Ostrya knowltonii Cov.

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Kindly sponsored by
Claire Mansel Lewis


Owen Johnson (2022)

Recommended citation
Johnson, O. (2022), 'Ostrya knowltonii' from the website Trees and Shrubs Online (treesandshrubsonline.org/articles/ostrya/ostrya-knowltonii/). Accessed 2023-09-25.


Common Names

  • Knowlton's Hop-hornbeam
  • Western Hop-hornbeam
  • Woolly Hop-hornbeam
  • Wolf Hop-hornbeam


  • Ostrya baileyi Rose

Small tree, to 9 m, with an open, narrowly rounded crown. Bark soon ridged and scaly, grey-brown. Twigs downy (the hairs typically gland-tipped); buds very downy. Leaf ovate to broadly oval, small (2.5–6.5 × 1.5–5 cm), the apex abruptly pointed to rounded; with only 5–8 pairs of lateral veins; downy on both sides, especially along the veins; margin sharply and unevenly double-toothed; petiole 3–6 mm long, with usually glandular hairs. Male catkins short (2–3 cm long), with downy stalks and scales. Fruiting catkin short (2–3 cm), the bladders 10–18 mm long. Nutlet c. 6 mm long, hairy towards the tip. (Furlow 1997; Bean 1976).

Distribution  Mexico Probably present in the north-west of the country United States Arizona, New Mexico, Texas, Utah

Habitat Moist canyons, 1200–2400 m asl; by streams and on rocky slopes.

USDA Hardiness Zone 6

RHS Hardiness Rating H5

Conservation status Least concern (LC)

Ostrya knowltonii was first observed in 1889 on the southern slope of the Grand Canyon by Frank Hall Knowlton, a Professor of Botany at what is now George Washington University in Washington DC (Brian & Spamer 2000; Furlow 1997). This population was refound and collected by James Toomey three years later, and was named after Knowlton (but originally, owing to a misprint, as O. knowtonii) (Brian & Spamer 2000). The first introduction of living material seems to have been made in 1914 to the Arnold Arboretum (Bean 1925), but as a tree from a specialised habitat O. knowltonii was probably maladapted to the cold, wet winters of the north east and is now represented there only by a herbarium specimen (02103189) (Royal Botanic Garden Edinburgh 2022). The species was sent on to Kew in 1916 (Bean 1925) but is unlikely to have survived here for long either, and the reference to this introduction was omitted, for whatever reasons, from subsequent editions of Trees and Shrubs Hardy in the British Isles. In 1981, Rob Nicholson at the Arnold Arboretum knew of no plants left in cultivation in America, and tried but failed to find and collect material in the Great Basin of California and at Grandstaff Canyon in Utah (Nicholson 1982). By 2015, however, O. knowltonii was reported from four ex-situ collections in America (Beech, Shaw & Jones 2015).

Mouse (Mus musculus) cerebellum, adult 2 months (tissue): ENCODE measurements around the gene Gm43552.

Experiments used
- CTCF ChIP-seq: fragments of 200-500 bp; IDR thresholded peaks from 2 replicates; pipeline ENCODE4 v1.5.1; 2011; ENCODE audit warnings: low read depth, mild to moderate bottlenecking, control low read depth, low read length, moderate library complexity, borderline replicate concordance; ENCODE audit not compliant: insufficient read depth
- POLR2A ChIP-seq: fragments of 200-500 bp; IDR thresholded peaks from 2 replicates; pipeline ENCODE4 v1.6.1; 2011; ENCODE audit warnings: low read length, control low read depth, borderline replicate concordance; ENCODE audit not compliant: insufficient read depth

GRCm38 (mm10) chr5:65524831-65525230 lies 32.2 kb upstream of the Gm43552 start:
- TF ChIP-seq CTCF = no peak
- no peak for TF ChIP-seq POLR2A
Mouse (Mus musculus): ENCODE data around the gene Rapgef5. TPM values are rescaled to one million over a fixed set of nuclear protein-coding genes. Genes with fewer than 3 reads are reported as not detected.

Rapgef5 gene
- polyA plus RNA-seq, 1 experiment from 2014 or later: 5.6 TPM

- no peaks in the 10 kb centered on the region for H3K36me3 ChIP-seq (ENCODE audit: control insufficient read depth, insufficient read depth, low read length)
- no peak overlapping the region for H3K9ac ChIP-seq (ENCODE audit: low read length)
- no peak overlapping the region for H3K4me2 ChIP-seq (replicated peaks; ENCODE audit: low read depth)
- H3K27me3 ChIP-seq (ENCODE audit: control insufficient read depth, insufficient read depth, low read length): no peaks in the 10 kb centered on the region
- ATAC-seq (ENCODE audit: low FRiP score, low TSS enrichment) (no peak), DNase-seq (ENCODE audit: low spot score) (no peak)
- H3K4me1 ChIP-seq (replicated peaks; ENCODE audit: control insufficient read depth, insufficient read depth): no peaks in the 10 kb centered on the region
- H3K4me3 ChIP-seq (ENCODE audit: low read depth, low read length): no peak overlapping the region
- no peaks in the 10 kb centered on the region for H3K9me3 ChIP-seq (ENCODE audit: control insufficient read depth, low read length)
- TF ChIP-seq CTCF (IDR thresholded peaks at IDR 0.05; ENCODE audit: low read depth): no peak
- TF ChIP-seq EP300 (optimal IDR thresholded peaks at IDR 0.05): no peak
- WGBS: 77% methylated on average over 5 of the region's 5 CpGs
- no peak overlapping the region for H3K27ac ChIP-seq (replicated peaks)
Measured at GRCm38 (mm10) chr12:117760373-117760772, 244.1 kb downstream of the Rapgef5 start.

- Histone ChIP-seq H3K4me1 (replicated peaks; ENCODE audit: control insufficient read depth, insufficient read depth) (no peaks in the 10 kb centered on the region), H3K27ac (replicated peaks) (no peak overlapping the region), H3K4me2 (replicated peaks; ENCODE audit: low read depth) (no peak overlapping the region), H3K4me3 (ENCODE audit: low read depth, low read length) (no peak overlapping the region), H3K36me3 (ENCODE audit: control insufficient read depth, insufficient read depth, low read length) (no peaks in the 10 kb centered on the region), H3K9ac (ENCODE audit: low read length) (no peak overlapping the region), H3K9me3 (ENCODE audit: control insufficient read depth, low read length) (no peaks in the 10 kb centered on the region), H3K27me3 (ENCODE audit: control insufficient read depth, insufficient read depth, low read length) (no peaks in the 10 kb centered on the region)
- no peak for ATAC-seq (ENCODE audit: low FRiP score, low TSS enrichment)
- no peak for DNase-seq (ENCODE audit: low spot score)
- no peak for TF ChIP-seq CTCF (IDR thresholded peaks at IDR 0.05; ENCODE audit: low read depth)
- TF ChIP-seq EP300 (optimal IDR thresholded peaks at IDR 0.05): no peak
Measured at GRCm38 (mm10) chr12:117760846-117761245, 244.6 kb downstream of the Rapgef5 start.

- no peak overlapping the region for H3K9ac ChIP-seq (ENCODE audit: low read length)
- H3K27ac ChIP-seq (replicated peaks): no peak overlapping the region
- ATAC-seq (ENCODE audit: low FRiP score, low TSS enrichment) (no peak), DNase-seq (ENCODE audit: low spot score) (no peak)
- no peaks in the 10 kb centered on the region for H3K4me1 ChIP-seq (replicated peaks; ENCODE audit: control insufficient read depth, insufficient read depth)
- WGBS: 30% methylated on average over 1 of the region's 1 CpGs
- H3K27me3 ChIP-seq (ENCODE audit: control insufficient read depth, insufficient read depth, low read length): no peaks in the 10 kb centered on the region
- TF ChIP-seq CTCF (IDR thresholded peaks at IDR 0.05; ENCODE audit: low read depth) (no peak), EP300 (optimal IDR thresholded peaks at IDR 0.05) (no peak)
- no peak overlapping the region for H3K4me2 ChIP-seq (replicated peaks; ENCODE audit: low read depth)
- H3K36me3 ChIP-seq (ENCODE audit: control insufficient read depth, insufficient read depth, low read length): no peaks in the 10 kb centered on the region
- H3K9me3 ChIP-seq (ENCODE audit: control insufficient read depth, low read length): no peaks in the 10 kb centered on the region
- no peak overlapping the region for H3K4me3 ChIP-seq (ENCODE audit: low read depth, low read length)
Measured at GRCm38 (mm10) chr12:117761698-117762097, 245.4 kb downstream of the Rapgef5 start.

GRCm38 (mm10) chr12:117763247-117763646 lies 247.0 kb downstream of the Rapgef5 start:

Several authorities, including Plants of the World Online (Plants of the World Online 2022) treat Ostrya knowltonii in synonymy with another small-leaved species from similar habits, O. chisosensis D.S. Correll, but the presence of glandular hairs in O. knowltonii seems to be a tell-tale distinguishing feature; a complete chloroplast genome sequence of O. chisosensis in 2019 suggested that this species’ closest ally was in fact the Chinese O. redheriana (Li et al. 2019). The most thorough study of these two species’ discrete native ranges is probably that made by McCauley and Paces in 2015 (2015).

The likely continuation of the ranges of these two species (and others’) into the mountains of northern Mexico is not well understood. Furlow (Furlow 1997) suggested that the Ostrya from western Mexico are closely allied to O. knowltonii.